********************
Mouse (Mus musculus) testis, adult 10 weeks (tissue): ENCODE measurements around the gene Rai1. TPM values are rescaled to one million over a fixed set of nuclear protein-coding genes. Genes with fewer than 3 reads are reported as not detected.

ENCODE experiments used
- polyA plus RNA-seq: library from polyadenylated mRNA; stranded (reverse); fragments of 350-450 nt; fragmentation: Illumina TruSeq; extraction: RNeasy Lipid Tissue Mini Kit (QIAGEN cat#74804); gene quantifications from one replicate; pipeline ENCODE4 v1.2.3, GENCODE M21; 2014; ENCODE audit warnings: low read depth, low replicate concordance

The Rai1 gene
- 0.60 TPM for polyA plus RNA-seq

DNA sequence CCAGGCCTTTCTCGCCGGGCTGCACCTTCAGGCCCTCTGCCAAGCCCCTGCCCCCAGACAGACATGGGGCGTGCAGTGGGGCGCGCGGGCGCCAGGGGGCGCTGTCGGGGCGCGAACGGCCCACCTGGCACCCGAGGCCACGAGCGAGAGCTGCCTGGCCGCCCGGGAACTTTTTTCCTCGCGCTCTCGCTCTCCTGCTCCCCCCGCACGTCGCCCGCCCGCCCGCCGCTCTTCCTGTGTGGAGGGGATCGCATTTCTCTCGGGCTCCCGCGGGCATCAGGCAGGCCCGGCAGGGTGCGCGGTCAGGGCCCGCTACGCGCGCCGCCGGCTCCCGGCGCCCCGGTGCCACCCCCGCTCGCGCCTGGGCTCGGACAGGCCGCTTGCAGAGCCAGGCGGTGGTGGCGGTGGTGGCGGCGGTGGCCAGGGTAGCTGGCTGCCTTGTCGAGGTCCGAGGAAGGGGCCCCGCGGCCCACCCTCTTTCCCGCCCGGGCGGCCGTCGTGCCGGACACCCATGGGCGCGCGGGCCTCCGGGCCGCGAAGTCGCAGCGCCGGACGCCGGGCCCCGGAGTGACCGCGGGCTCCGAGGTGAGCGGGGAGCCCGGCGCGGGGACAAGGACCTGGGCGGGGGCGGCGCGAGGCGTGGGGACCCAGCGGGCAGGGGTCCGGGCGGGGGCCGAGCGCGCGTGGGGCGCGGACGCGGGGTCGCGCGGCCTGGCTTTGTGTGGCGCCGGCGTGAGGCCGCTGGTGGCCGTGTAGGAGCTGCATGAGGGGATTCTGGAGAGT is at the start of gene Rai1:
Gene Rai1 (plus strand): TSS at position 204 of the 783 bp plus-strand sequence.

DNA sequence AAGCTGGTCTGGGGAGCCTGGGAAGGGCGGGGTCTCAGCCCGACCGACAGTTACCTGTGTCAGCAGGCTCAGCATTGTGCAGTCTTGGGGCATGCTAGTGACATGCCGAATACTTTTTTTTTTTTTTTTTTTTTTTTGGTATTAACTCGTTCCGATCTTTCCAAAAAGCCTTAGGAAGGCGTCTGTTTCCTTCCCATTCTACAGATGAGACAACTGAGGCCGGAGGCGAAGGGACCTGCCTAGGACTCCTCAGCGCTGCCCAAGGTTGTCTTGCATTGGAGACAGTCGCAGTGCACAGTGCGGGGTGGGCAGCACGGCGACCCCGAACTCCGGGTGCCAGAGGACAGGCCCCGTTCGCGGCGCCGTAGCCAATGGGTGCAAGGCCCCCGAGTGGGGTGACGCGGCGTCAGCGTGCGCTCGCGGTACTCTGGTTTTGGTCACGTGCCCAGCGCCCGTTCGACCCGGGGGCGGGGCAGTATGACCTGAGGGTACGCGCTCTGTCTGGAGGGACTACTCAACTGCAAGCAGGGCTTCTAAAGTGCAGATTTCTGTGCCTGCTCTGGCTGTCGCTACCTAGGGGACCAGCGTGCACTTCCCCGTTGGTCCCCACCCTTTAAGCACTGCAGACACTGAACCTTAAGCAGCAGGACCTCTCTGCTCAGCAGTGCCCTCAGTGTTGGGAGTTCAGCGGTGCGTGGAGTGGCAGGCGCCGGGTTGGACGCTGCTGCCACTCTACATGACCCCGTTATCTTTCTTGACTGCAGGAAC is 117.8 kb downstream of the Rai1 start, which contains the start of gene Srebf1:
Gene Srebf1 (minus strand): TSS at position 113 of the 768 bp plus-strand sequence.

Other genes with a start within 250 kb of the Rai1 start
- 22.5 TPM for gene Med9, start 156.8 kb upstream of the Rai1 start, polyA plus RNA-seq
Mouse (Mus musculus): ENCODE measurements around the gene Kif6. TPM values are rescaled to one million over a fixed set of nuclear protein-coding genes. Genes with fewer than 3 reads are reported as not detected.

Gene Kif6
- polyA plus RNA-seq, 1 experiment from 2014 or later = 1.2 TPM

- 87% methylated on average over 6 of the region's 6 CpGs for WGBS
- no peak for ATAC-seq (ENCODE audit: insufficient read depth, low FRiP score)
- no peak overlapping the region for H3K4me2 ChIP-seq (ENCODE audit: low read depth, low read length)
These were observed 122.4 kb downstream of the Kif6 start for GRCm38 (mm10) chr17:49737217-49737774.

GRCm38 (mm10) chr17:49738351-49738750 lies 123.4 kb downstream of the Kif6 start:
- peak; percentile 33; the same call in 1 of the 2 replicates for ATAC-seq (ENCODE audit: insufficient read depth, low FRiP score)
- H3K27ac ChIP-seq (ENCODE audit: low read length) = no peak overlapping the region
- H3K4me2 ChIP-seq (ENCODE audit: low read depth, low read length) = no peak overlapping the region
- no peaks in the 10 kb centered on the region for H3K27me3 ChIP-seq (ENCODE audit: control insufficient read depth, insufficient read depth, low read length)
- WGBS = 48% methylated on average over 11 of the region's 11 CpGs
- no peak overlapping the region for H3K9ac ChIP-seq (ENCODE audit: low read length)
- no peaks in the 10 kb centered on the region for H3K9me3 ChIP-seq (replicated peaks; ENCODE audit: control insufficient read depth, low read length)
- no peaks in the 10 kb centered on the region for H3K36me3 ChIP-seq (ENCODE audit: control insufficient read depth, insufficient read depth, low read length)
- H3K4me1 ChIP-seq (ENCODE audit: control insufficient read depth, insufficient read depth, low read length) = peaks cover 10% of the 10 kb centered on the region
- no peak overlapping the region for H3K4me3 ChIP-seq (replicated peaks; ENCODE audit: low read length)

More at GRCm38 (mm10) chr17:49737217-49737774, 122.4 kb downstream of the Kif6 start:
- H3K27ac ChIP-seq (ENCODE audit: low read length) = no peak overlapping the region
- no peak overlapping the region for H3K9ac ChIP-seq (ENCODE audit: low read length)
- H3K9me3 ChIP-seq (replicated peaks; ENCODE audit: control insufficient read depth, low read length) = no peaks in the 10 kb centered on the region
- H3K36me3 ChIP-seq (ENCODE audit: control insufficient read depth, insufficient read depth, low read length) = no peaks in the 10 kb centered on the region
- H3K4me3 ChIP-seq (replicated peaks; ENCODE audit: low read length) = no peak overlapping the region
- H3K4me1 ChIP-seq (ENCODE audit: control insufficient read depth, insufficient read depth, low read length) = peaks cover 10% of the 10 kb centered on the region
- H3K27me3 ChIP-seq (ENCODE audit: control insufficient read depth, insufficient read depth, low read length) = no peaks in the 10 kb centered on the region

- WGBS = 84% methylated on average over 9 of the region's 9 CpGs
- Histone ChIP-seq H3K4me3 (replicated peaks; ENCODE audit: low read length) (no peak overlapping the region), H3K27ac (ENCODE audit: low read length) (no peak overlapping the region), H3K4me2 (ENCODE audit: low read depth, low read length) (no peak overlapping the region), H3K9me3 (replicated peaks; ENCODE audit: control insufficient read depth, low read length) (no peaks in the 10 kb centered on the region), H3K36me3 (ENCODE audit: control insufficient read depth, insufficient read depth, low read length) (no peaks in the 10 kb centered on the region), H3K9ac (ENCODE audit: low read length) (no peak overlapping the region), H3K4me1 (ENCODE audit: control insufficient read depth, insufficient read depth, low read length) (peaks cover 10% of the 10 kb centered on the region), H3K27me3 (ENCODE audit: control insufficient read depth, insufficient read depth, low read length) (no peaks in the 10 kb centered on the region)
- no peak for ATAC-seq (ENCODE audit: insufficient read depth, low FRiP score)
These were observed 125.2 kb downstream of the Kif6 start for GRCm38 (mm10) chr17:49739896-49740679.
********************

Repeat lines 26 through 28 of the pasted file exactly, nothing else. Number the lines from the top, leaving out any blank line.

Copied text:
- no peaks in the 10 kb centered on the region for H3K9me3 ChIP-seq (replicated peaks; ENCODE audit: control insufficient read depth, low read length)
- no peaks in the 10 kb centered on the region for H3K36me3 ChIP-seq (ENCODE audit: control insufficient read depth, insufficient read depth, low read length)
- H3K4me1 ChIP-seq (ENCODE audit: control insufficient read depth, insufficient read depth, low read length) = peaks cover 10% of the 10 kb centered on the region